Our local organic market sells a t-shirt that reads: there is no such thing as Mad Tofu Disease. And while I'll admit that I snickered when I first saw it, it's also obnoxious. It's smug.
And yet, I have to admit that one of the benefits of being a vegetarian is that I always had this peace with my food chain. It never weighed on my conscience that an animal gave up its life so I could continue mine. I don't have to think about slaughterhouse conditions. And when I was in Europe during the height of the Bovine spongiform encephalopathy (BSE) fears, I breathed easy knowing that I never had to worry about consuming tainted meat.
Which is why it was all the more upsetting when I saw the report in the CBC News that "Brain-wasting prions found in fertility hormone." In other words,
Certain fertility hormones could theoretically put women at risk of developing brain-wasting Creutzfeldt-Jakob disease.
At this point, the information is theoretical -- there have been no cases reported of a woman developing from fertility treatments Creutzfeldt-Jakob disease, the human form of BSE or Mad Cow Disease. The report is meant to be proactive -- to point out possible problems before they develop into actual transmissions.
And the risk is minimal. As the articles state: "Given that CJD rates are low to start with -- roughly one in 10,000 people suffer from the disease -- the risk of transmission will likely remain low, even with the new finding."
And let's be realistic -- CJD is probably the least of my medical problems based on what I've injected into me. Beyond the possibility of directly related medical complications such as Ovarian Hyperstimulation Syndrome (OHSS), there are constant studies being done to see if fertility treatments contribute to an increased risk of breast, ovarian, or uterine cancers.
Yet why did this report give me pause? Perhaps it's because for me it signals just how much we don't know about the solutions we create. And please don't get me wrong -- I am grateful for those solutions and this is probably not going to stop me from using them again -- but it does get to the heart of the matter. That nothing is without risk. And we need to make our decisions knowing that even if we don't know the risks concretely, they're out there and we always need to weigh in that x-factor when we decide to treat a problem.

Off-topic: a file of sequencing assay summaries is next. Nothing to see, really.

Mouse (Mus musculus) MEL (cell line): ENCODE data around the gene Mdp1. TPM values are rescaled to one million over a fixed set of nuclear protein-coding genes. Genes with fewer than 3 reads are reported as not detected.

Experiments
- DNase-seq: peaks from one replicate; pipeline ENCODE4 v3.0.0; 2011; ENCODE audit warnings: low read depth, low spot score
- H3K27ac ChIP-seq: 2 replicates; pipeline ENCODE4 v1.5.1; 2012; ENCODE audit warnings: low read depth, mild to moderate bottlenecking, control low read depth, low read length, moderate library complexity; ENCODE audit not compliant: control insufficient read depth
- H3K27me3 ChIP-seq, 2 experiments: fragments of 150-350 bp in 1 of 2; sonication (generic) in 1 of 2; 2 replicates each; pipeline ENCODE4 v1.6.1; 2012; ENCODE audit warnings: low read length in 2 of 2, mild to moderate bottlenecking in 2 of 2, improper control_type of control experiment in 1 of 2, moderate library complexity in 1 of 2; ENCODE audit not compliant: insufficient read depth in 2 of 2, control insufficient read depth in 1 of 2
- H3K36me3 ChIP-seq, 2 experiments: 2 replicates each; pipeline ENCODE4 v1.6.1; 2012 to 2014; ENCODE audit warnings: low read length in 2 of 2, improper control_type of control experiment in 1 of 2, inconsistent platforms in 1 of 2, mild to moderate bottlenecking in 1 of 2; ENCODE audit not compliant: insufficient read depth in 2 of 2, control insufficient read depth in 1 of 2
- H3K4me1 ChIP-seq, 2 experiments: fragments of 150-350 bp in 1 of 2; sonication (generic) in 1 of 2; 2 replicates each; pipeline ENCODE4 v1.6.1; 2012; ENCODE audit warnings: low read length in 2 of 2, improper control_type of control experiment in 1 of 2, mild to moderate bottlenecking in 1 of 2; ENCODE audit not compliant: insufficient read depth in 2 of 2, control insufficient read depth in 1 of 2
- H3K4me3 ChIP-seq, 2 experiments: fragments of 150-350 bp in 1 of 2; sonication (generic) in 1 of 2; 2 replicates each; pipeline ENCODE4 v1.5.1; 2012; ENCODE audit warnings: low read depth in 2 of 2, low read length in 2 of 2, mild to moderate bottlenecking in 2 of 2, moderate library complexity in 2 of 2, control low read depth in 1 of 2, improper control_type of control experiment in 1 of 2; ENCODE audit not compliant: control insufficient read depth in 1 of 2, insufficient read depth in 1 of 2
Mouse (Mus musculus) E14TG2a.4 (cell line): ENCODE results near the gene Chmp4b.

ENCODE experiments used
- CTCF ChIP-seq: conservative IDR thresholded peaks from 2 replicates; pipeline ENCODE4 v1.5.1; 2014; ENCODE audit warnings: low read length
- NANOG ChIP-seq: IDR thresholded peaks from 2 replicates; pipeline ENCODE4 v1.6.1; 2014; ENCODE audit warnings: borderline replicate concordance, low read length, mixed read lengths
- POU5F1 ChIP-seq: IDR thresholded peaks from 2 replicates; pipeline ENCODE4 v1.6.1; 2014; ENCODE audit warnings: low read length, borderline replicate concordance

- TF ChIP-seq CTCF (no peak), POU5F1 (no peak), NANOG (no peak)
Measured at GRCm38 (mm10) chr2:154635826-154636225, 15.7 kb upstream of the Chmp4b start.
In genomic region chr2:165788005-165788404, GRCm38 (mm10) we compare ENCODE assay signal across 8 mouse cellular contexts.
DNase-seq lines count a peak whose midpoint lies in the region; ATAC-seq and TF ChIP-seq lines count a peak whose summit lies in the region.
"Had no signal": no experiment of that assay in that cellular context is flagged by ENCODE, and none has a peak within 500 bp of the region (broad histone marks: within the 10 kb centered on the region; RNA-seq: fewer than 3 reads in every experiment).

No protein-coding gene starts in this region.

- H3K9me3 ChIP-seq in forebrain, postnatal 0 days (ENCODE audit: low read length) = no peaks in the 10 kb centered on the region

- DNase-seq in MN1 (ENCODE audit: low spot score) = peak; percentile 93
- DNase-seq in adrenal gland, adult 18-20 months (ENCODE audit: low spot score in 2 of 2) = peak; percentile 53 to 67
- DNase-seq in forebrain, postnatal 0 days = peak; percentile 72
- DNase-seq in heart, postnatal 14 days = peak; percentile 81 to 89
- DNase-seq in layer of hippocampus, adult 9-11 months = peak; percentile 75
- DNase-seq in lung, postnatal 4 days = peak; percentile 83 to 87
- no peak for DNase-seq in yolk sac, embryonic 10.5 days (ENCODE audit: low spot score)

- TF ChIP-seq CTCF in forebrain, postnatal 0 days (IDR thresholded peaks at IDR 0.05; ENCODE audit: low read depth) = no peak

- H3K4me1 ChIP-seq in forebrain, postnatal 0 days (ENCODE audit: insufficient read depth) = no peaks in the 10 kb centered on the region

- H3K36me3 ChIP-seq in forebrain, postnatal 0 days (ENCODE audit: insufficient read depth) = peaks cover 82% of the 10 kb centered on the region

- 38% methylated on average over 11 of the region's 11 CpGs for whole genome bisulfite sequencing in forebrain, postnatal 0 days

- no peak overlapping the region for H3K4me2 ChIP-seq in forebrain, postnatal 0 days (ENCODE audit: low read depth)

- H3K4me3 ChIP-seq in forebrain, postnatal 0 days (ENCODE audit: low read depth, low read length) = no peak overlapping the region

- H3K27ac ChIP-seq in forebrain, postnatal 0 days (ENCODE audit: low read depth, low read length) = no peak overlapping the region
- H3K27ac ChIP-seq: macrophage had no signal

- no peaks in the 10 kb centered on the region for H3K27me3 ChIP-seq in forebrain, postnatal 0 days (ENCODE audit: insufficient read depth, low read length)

And beyond that, it pushed me out of my nice, can't-touch-me bubble; that one I was floating on by being a vegetarian. Though this isn't the first time that has happened. A while back, I was examining a syringe of Lovenox and saw the words "porcine intestinal mucosa." Whoa... did that mean what I thought it meant? Was Lovenox made from the intestinal mucous of a pig? Er... that would be correct.
I went through a big mental block with that one -- as a kosher vegetarian, where did injecting pig mucous into me fall? Would I do it, albeit squeamishly for the sake of maintaining a pregnancy? Would I draw the line at pig mucous?
I have to admit that I have an ignorance-is-bliss policy with medication. While I scour the labels of food products with a fine-tooth comb for animal by-products, I don't give my medications the same scrutiny. Perhaps it is because what we eat is a choice and medication often isn't. While there may be a completely vegan alternative, many times there isn't something as effective or trying to find it is next to impossible.
I wish I didn't know about the manufacturing of Lovenox (and perhaps you have deep regrets over reading this post). If I didn't, it wouldn't be an issue -- I'd inject it with my eyes of the prize, completely ignorant of its origins. But now that I know it, it becomes a question of ethics, a question of need. I may still make the same decision as I would if I didn't know the origins, but that decision feels different.
And the same can be said for this new study on the possible risk of CJD in urine-based fertility drugs. (As if the origins of these drugs don't give enough pause. Hmmm... which makes me throw-up in my mouth more? Urine or pig mucous?) If I didn't know about the study, I would inject without another thought. Knowing about the study, I will still probably inject, but it's with a heavier hand if not a heavier heart.
How does this study (or knowing the origins of your drugs) affect your decision-making with fertility treatments?
For vegetarians and vegans, where do you fall on knowingly using animal by-products in medications or surgical procedures?
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